Jayapura, 1/2 (Jubi)-Aloysius Renwarin, former Director of Elsham Papua, said that Papuan society and human rights activists in Papua have suffered a great loss with the departure of Nelson Mandela because the lessons drawn from the South African reconciliation experience had greatly inspired the drafters of the special autonomy law.
“Unfortunately the Reconciliation process in Papua is not going well, not to mention the fact that an institution to cater for this process does not even exist,” he told tabloidjubi.com this Tuesday (10/12). In 1997, says Renwarin, some youth delegates from South Africa had provided some material on the reconciliation process in South Africa for trainees and attendees of a human rights briefing in Biak. He added that the founder of Elsham Papua, John Rumbiak himself had met with Nelson Mandela and Desmond Tutu personally.
“The result was that on several occasions, Elsham Papua was able to send Papuan youths to learn about the Reconciliation process in Johannesburg, South Africa,” he said.
In the 1990s there were many films that inspired Papuans, including the film entitled “Cry Freedom” on Human Rights Activists in Johannesburg, South Africa. The film depicts the struggle of Steve Biko, a student at the Faculty of Medicine, who was killed; however the police under the Apartheid régime reported that Biko had committed suicide in prison. The story of the struggle of the black majority population was also told in Sarafina, the movie depicting a students’ uprising after police brutality.
The film was used by John Rumbiak in a campaign to denounce the violence in the area of PT Freeport Indonesia and to mobilize the Amungme people in the 1990s.
“Violence does not have to be answered with violence,” said Renwarin adding that this lesson was a resounding echo from the late Nelson Mandala.
It was also only natural that students representing the people of Papua presented a wreath of flowers to the Embassy of South Africa as a token of respect for the death of Nelson Mandela. In 2009, the Evangelical Christian Church in the Land of Papua (GKI) has sent a total of 20 students from Papua to study at various universities in South Africa. Jaap Rumbrar, staff at the Foreign Affairs Division of the synod of the Evangelical Christian Church in the Land of Papua said they would study at university there for four years as part of a co-operation program with the churches in South Africa.
The Human Rights Defender and the Man of Reconciliation for South Africa, Nelson Mandela, has gone to meet his Maker. A total of 100,000 mourners are expected to attend the grand memorial service at the South Africa World Cup Stadium, including US President Barack Obama and former US Presidents Bill Clinton and George Bush.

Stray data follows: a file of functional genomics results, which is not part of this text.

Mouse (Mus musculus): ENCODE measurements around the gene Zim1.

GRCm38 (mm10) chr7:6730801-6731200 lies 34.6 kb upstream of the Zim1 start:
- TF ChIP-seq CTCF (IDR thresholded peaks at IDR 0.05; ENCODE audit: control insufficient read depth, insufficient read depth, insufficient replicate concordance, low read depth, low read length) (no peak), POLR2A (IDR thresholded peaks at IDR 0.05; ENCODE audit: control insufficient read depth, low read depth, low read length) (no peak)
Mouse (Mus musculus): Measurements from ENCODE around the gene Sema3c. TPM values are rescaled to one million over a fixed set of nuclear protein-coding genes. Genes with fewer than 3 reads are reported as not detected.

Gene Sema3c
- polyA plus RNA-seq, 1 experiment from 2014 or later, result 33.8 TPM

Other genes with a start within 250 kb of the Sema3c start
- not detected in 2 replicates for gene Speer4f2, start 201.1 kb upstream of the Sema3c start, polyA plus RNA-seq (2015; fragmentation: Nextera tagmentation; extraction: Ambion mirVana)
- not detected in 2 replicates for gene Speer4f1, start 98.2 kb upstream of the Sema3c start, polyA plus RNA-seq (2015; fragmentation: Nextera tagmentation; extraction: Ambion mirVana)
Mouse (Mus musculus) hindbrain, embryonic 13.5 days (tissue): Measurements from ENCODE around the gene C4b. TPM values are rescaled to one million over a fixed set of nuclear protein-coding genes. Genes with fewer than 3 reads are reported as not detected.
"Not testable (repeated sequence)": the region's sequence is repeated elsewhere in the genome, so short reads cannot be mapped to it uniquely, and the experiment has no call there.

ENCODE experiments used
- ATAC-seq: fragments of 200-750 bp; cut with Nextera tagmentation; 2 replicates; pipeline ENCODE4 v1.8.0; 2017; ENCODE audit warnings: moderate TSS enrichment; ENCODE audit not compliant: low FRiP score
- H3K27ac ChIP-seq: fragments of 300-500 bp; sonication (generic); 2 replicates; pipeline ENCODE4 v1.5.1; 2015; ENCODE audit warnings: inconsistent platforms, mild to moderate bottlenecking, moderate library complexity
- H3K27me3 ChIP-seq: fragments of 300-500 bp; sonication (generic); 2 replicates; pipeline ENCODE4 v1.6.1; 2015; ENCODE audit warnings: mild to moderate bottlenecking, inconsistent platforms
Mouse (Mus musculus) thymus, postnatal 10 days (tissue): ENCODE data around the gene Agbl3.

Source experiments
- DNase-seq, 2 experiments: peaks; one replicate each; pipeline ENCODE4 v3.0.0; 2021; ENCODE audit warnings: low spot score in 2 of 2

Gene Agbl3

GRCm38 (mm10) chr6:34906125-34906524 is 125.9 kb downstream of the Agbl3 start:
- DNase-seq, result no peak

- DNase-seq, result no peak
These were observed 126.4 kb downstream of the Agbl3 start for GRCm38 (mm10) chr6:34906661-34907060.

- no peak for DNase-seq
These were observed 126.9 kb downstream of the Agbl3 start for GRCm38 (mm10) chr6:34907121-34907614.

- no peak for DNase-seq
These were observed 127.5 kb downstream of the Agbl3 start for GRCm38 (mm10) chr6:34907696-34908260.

“God gave us an incredible gift in the person of Nelson Mandela. A man who became an icon very quickly, an icon of forgiveness, an icon of generosity of the spirit,” said Archbishop Desmond Tutu, on Monday (9/12/2013) at the Nelson Mandela Centre of Memory, as quoted by tabloidjubi.com from Kompas.com on Monday (9/12).
“He is really a magician with a magic wand, turning us into a glorious, multi-colors, rainbow people,” said Tutu.
About 100 world leaders are scheduled to attend, along with tens of thousands of South Africans of all races and backgrounds, to pay tribute together to Mandela at the stadium. The tribute will take place at the FNB stadium in Soweto, a location which has become a symbol of resistance against apartheid, an oppressive racist political system that was based on skin color. Before the burial, Mandela’s body will lie in state at the Union Buildings in Pretoria. Nelson Mandela will then be laid to rest in his childhood village of Qunu in the Eastern Cape Province on 15 December.
Nelson Mandela was born on 18 July 1918 in Qunu near Umtata. He came from a family of tribal chiefs in Transkey and since childhood he had been educated into becoming a respectable person in society. He enjoyed a good status in life. His father died when Nelson was 12 years old. When he was 16 years old, he went to Fort Hare, and then to Johannesburg, where for the first time Nelson met with a number of African city dwellers in an overcrowded African city. He studied law and obtained a degree at the Witwaterstrand University. In 1962 he was sent to prison only to be released on 11 February 1990.
Furthermore, on 10 December 1993, Nelson Mandela and F.W. de Klerk, former South African Prime Minister, stood side by side when they received the Nobel Peace Prize. That particular moment on 10 December 1993 symbolized the reconciliation of South Africa. It happened, even though at the time many supporters of Mandela did not want their role model to stand side by side with a person who was part of a régime which had imprisoned him for 27 years. (Jubi/Dominggus A. Mampioper/ Leonie T)